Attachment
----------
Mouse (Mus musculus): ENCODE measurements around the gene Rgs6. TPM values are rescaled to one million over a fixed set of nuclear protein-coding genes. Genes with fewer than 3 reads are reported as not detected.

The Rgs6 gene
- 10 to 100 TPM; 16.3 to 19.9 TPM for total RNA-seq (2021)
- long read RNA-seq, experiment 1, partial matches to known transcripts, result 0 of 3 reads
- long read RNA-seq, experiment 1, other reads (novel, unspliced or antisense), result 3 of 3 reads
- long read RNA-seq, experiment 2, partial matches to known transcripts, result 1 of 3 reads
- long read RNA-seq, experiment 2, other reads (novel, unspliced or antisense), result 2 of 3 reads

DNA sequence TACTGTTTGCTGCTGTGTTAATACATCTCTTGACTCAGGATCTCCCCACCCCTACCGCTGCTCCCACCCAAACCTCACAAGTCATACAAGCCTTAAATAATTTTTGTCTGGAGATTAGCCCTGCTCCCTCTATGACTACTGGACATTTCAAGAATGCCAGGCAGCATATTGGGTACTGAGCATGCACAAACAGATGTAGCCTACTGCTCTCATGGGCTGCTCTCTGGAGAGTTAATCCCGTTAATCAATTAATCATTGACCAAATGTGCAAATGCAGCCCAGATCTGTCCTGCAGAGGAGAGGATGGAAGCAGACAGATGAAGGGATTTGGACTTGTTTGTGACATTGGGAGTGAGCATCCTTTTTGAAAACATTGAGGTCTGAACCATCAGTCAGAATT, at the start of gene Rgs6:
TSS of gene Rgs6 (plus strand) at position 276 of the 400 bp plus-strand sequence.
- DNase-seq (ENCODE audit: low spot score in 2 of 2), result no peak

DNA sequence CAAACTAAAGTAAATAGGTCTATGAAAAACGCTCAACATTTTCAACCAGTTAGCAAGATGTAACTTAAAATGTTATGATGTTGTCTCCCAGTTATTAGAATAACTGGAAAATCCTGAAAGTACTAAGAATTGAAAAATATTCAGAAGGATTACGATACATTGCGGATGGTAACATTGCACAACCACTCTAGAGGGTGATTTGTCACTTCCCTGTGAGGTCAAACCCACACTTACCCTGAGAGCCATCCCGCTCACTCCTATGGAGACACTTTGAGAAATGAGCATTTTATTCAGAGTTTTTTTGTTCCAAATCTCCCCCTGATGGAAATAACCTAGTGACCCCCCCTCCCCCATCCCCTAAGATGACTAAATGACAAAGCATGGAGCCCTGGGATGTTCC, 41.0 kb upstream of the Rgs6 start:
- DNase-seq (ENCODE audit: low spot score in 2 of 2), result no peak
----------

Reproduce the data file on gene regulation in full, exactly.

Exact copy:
Mouse (Mus musculus): ENCODE measurements around the gene Rgs6. TPM values are rescaled to one million over a fixed set of nuclear protein-coding genes. Genes with fewer than 3 reads are reported as not detected.

The Rgs6 gene
- 10 to 100 TPM; 16.3 to 19.9 TPM for total RNA-seq (2021)
- long read RNA-seq, experiment 1, partial matches to known transcripts, result 0 of 3 reads
- long read RNA-seq, experiment 1, other reads (novel, unspliced or antisense), result 3 of 3 reads
- long read RNA-seq, experiment 2, partial matches to known transcripts, result 1 of 3 reads
- long read RNA-seq, experiment 2, other reads (novel, unspliced or antisense), result 2 of 3 reads

DNA sequence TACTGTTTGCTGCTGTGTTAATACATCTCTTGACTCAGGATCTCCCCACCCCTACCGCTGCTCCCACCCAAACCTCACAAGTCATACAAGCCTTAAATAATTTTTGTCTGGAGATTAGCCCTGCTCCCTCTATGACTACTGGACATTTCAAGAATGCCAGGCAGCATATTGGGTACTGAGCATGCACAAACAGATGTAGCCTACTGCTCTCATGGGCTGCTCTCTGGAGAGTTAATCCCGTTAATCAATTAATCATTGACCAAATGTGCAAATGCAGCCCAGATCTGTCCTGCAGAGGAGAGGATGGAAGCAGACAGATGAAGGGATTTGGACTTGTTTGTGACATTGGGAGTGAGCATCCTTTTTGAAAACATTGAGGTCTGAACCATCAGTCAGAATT, at the start of gene Rgs6:
TSS of gene Rgs6 (plus strand) at position 276 of the 400 bp plus-strand sequence.
- DNase-seq (ENCODE audit: low spot score in 2 of 2), result no peak

DNA sequence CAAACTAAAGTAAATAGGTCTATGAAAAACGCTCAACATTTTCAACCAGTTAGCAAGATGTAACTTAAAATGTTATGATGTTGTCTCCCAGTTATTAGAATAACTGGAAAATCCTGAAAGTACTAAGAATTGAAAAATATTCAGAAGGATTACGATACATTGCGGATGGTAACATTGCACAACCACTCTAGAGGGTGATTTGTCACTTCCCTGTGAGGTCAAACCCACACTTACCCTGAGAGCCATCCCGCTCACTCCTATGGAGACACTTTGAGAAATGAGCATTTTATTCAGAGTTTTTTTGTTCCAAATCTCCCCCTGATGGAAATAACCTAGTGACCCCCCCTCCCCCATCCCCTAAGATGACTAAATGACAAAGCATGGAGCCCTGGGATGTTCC, 41.0 kb upstream of the Rgs6 start:
- DNase-seq (ENCODE audit: low spot score in 2 of 2), result no peak